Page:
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Klinker to receive agriculturist of the year award

Posted by Neil Schneider on

(Jim Klinker, right, interviews an FFA member on the FFA Star Tours with Arizona FFA Foundation state board member Cash Veo, center)

Klinker is 2016 Agriculturist of the Year

The Arizona FFA Agriculturist of the Year award is given annually to a member of the agriculture community who has a strong spirit of leadership and who has made significant contributions to Arizona agriculture and the community.

This year’s recipient is especially fitting. It goes to Jim Klinker, executive secretary and chief administrative officer of the Arizona Farm Bureau Federation, who has devoted his long career to Arizona agriculture, and by extension, to the future of the industry in his support for FFA. He is to be presented the prestigious award during the Arizona Agricultural Education/FFA Foundation’s inaugural Blue & Gold Gala to be held the evening of Jan. 28 in Phoenix at the Marriott Airport Hotel.

The recognition comes as Klinker prepares to retire after 43 years with the Farm Bureau. Klinker said he is humbled by the recognition. “The room will be full of people who have done more than me.”

He also appreciates that he joins a long list of leaders in the agriculture industry who have been similarly honored over the years. “The list I have goes back to 1952 … most of these names I worked with over the years. Now my name will be amongst them. It’s very humbling.”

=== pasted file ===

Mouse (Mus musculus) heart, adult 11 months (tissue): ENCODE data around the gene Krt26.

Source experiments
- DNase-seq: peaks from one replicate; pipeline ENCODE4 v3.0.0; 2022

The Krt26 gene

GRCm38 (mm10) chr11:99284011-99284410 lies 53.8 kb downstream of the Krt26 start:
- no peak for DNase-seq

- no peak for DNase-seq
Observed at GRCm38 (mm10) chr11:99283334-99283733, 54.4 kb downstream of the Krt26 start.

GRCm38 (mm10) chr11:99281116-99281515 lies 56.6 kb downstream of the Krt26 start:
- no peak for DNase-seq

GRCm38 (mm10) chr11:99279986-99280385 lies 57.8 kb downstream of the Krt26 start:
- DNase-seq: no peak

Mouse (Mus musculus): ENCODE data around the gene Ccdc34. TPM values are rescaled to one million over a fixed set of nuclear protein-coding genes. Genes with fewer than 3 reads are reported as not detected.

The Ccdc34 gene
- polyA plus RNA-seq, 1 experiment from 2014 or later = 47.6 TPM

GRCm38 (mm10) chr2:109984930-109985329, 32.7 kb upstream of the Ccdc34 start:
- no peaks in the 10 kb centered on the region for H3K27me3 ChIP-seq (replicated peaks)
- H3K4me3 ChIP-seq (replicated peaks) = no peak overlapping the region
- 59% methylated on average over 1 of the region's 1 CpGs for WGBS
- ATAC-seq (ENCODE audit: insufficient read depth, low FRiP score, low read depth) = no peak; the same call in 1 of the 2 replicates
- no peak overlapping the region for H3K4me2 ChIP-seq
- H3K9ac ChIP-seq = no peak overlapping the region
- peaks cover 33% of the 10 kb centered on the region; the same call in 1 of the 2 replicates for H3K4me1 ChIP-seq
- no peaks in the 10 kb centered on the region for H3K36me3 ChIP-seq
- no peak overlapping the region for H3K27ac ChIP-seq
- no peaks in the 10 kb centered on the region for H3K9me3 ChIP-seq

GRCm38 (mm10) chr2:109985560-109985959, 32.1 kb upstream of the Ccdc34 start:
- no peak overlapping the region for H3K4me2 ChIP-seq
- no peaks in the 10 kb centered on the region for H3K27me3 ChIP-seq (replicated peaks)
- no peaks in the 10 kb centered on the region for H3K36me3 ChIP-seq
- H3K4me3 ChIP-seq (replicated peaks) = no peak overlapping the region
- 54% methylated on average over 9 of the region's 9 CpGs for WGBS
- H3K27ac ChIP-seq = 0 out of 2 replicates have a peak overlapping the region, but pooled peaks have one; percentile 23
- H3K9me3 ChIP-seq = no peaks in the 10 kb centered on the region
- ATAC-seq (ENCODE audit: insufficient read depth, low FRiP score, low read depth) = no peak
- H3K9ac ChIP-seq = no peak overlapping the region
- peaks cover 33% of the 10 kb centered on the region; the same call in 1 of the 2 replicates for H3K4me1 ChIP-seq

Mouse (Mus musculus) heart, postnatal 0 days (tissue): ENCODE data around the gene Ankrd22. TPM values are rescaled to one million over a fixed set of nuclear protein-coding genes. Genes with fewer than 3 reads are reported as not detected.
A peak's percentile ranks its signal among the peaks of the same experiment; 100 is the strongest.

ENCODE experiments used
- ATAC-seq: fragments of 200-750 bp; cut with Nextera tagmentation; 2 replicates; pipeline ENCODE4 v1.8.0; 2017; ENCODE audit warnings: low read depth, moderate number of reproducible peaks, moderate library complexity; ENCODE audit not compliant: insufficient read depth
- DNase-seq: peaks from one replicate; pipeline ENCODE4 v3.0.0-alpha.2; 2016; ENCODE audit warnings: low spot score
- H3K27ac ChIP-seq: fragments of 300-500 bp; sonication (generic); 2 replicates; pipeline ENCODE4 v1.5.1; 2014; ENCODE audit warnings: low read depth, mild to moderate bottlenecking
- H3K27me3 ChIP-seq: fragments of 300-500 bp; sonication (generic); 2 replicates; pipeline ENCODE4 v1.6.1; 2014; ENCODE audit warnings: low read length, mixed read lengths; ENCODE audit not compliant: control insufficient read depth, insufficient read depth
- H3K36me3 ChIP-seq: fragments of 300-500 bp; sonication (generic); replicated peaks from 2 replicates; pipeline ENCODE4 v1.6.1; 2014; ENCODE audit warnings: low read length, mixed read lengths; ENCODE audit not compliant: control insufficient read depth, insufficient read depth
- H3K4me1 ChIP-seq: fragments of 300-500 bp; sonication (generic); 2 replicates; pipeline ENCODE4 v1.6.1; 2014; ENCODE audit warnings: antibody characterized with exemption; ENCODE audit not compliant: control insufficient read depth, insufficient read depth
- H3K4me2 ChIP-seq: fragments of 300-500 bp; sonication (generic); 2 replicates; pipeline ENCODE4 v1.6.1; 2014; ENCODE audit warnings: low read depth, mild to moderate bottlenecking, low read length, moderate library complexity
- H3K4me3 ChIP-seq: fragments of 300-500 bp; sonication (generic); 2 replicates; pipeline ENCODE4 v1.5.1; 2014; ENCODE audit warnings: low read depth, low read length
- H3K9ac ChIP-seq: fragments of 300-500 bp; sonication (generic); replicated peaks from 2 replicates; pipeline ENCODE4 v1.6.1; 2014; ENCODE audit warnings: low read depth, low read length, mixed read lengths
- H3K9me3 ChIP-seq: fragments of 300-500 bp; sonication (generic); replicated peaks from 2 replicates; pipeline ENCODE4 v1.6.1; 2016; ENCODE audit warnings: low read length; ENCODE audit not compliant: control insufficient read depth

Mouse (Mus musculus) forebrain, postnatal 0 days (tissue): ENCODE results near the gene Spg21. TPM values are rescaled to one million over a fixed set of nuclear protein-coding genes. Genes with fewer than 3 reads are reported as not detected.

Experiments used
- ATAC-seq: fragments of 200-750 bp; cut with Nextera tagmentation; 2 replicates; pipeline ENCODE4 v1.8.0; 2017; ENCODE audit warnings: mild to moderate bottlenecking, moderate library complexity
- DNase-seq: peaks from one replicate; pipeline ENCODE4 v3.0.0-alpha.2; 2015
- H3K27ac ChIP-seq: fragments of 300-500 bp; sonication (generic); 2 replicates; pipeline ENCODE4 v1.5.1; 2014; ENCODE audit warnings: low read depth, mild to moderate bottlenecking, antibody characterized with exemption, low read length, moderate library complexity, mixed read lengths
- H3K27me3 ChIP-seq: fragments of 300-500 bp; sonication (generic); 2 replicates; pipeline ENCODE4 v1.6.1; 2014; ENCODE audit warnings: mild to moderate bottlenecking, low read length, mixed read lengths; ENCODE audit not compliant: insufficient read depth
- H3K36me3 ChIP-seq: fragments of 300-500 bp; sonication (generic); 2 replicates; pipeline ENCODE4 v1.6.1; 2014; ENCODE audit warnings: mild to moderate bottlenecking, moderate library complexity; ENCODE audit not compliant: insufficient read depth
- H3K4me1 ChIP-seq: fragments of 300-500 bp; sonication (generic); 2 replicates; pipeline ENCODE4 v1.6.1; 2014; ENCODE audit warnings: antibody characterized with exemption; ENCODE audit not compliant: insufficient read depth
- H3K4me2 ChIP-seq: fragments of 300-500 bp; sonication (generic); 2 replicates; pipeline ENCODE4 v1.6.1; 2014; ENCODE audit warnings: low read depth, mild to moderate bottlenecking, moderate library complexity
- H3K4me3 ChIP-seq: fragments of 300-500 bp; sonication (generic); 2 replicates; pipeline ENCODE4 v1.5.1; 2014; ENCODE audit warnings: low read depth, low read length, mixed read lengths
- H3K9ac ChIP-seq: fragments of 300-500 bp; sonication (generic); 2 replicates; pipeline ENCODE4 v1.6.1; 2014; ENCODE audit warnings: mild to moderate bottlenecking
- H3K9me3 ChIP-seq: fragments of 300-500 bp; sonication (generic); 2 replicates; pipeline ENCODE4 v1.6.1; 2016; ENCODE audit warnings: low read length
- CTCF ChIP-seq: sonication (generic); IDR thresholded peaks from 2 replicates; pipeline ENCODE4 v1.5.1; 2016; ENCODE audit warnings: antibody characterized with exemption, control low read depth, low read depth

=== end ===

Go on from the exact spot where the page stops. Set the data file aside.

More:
It is a very special award, said Kevin Rogers, board president of the Arizona Farm Bureau. “We all support a lot of organizations, but one of the most important things is our work with FFA … support the students in blue jackets and the future of the industry, to help train the next generation.”

The support of the Arizona FFA and its programs and activities has exploded under Klinker’s leadership, said Neil Schneider, director of development for the Arizona Agricultural Education/FFA Foundation. “I feel like he's been one of the most under-recognized leaders in the Arizona agriculture industry. Jim has given an extraordinary amount of time to the state FFA association over the years.”

Schneider said one of the most memorable things he recalls is when Klinker and Rogers were lead chefs for a barbecue for more than 100 FFA advisors during the state teachers conference last July. “They cooked and served, next to a hot barbecue trailer on a July afternoon, all to provide a special opportunity for those teachers to enjoy themselves and eat a delicious - and famous - Farm Bureau BBQ dinner.”

Schneider also noted that Klinker has been a fixture on the Stars Over Arizona selection tour, which annually selects the FFA Star State Farmer, Star State Greenhand (freshman member) and Star in Agribusiness. “He loves to get out in the country and meet the future leaders of the agriculture industry and has travelled thousands of miles for FFA interviewing the finalists.”